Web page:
– Last Updated on: 1st December 2021

In February I was in the Serengeti on safari. We had experience many priceless sightings, but the one that stood out for me was the mega-herd of zebras, which we saw at the hidden valley located in the south of the park.

We must have been driving for a few hours on what seemed to be an endless plain. To our right we saw nothing, the same on the left. I realised that my clients were getting restless. I told them that’s how the bush can be, the animals are free to roam and that none of them are tied to trees…


As the drive continued saw dust rising in the distance. Curious as to see what was causing this we went to investigate. Getting closer we realised what it was a herd of zebras. Not just a few, more like thousands of them. As the thronging mass moved, I did not know where to look, there were zebras everywhere and the noise they made was deafening! One thing was obvious; all of them seemed to be heading in a westerly direction and we soon saw the reason for this. Not far away a lioness had made a fresh zebra kill. The interesting thing was that we could not see a single vulture in the sky. Usually, most predators try to move their prey into cover, yet this lioness didn’t seem to care. I guess that the kill was too fresh still or that the vultures were feeding somewhere else.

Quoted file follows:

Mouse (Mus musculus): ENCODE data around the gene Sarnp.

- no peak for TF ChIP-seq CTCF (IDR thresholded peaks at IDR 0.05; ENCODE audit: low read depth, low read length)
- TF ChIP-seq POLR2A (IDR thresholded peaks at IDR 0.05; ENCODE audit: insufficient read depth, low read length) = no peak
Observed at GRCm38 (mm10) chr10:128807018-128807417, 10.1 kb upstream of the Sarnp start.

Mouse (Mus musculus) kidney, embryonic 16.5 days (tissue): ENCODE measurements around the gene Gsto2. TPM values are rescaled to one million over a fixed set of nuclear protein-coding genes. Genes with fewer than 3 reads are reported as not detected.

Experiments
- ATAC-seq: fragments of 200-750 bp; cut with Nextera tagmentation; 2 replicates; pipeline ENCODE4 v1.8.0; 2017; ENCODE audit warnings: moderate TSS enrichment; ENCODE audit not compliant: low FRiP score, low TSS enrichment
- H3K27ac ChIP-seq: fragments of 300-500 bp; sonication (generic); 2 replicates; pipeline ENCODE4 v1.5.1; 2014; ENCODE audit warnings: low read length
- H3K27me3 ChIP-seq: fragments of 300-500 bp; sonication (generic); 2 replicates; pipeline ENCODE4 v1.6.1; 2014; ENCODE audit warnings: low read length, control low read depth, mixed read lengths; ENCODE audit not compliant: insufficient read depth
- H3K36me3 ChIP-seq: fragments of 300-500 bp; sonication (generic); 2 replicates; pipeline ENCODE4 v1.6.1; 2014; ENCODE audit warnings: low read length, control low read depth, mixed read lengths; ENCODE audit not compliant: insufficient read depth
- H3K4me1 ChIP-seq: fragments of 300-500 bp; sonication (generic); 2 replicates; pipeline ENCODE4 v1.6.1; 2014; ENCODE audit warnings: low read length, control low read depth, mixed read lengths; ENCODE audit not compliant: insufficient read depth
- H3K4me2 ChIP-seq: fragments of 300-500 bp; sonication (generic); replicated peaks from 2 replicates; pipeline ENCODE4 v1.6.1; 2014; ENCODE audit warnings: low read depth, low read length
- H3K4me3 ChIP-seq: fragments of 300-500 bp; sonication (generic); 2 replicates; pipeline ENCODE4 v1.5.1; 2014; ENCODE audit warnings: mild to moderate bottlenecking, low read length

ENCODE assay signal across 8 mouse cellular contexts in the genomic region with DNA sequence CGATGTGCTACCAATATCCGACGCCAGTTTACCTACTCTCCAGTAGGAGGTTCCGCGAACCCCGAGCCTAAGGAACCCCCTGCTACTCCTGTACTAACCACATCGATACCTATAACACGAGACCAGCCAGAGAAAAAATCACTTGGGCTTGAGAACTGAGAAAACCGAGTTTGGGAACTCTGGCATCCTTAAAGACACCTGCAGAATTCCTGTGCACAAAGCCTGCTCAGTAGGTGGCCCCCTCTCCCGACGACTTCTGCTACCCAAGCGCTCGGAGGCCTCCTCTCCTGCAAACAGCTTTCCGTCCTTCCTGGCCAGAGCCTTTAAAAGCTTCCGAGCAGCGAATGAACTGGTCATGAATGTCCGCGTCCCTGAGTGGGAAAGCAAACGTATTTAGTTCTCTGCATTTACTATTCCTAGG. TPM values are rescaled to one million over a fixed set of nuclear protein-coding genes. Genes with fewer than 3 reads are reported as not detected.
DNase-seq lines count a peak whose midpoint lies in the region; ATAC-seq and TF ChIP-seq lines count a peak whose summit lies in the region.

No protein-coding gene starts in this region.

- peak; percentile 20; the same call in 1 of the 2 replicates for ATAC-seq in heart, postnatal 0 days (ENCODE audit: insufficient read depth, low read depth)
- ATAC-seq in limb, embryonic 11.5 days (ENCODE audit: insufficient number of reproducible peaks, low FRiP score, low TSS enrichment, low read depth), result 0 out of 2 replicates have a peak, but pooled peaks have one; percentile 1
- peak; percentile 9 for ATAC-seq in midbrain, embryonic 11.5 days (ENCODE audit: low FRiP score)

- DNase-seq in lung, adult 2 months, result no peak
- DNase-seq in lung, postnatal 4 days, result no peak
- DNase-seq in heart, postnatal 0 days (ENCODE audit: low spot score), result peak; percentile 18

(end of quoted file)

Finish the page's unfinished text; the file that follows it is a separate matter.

The zebras were in the hidden valley which looks a bit like a dry river bed but it leads further into a network of small rivers and lakes. So the real fun began when we reached one of the larger lakes. As the hot African sun blazed down upon the herd, we could sense the urgency to quench their thirsts.


I could not control my laughter as we watched the zebras drinking. Instead of lining up along the water’s edge to drink, the animals just casually walked almost half-way into the lake before they began to drink. (I guess they do this also to cool their bodies.)


As with most animals when they are near water, paranoia increases and every now and then one zebra’s tail would touch another and the whole herd would explode in panic and retreat. This went on and on but did not stop them from returning to drink. We spent almost an hour watching the antics and my clients were amazed to see so many animals…

I could have sat there the whole day and just watched how they interacted with one another, but it also made me realise what these creatures endure and how they survive in such a harsh place.